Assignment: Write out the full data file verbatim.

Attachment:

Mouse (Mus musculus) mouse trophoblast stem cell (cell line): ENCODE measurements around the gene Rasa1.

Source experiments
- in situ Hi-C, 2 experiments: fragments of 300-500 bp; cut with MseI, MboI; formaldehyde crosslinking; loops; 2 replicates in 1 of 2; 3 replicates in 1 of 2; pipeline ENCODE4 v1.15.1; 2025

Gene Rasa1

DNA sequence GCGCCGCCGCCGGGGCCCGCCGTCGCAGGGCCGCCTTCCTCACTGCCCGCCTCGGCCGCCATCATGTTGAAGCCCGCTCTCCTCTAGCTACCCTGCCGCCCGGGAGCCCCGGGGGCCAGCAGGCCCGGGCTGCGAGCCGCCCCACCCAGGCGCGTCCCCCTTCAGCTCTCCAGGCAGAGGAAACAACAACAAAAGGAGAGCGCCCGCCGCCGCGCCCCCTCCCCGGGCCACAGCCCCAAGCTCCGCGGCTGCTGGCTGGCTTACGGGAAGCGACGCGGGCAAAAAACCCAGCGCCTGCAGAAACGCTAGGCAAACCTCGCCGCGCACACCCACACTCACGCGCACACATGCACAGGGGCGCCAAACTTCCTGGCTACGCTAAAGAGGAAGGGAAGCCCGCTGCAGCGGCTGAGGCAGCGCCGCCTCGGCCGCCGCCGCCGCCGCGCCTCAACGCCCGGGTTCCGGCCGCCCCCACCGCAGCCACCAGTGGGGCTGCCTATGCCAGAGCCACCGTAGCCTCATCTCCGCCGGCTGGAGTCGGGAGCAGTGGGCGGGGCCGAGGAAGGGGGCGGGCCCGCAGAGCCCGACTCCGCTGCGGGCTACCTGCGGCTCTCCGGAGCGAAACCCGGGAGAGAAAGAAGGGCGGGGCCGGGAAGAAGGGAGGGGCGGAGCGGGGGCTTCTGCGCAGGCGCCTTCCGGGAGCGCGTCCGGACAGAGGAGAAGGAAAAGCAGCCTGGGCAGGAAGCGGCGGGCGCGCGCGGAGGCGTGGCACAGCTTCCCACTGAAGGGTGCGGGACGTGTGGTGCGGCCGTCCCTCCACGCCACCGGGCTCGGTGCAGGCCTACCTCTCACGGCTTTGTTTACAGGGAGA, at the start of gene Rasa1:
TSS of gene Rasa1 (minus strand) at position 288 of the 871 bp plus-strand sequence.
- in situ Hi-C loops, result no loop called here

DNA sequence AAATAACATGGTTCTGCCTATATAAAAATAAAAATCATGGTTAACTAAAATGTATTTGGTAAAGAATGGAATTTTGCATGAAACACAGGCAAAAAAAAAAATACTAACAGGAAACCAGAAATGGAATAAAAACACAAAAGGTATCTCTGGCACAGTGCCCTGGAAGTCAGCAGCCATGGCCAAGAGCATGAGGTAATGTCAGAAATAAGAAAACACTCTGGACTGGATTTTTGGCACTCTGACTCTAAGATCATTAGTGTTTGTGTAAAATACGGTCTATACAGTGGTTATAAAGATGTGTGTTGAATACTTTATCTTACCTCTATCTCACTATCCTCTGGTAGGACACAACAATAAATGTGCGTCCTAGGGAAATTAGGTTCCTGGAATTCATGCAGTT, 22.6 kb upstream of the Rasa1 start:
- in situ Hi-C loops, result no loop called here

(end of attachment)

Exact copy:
Mouse (Mus musculus) mouse trophoblast stem cell (cell line): ENCODE measurements around the gene Rasa1.

Source experiments
- in situ Hi-C, 2 experiments: fragments of 300-500 bp; cut with MseI, MboI; formaldehyde crosslinking; loops; 2 replicates in 1 of 2; 3 replicates in 1 of 2; pipeline ENCODE4 v1.15.1; 2025

Gene Rasa1

DNA sequence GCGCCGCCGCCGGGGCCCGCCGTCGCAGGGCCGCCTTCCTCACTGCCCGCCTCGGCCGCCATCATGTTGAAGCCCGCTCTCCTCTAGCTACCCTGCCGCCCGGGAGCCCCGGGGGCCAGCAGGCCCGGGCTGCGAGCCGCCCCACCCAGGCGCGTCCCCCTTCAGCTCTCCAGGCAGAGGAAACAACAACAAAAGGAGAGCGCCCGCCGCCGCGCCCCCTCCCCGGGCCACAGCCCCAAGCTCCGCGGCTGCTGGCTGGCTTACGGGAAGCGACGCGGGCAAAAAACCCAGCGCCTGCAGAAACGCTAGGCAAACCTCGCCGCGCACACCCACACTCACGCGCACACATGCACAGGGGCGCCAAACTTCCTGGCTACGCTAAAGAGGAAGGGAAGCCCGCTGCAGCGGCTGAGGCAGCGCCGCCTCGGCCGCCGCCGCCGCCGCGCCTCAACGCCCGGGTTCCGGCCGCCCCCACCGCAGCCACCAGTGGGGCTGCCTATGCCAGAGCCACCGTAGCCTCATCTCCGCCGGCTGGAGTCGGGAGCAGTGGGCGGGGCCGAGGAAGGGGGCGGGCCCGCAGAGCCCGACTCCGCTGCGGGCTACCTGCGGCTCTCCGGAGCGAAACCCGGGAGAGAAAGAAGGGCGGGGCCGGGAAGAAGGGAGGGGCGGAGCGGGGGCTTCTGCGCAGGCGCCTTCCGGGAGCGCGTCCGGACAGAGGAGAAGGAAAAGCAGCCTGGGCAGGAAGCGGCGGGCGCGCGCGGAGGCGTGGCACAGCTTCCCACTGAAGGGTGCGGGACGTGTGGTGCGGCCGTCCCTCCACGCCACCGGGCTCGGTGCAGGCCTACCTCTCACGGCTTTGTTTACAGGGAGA, at the start of gene Rasa1:
TSS of gene Rasa1 (minus strand) at position 288 of the 871 bp plus-strand sequence.
- in situ Hi-C loops, result no loop called here

DNA sequence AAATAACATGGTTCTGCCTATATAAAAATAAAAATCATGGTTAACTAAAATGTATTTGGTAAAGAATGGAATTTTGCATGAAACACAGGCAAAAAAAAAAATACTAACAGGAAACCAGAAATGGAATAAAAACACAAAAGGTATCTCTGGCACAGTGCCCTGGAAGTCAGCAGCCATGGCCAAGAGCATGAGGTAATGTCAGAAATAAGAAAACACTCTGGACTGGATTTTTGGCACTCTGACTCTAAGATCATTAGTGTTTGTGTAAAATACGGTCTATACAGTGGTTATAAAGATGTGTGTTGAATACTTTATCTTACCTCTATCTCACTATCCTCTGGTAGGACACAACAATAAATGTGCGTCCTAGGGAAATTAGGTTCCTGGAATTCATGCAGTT, 22.6 kb upstream of the Rasa1 start:
- in situ Hi-C loops, result no loop called here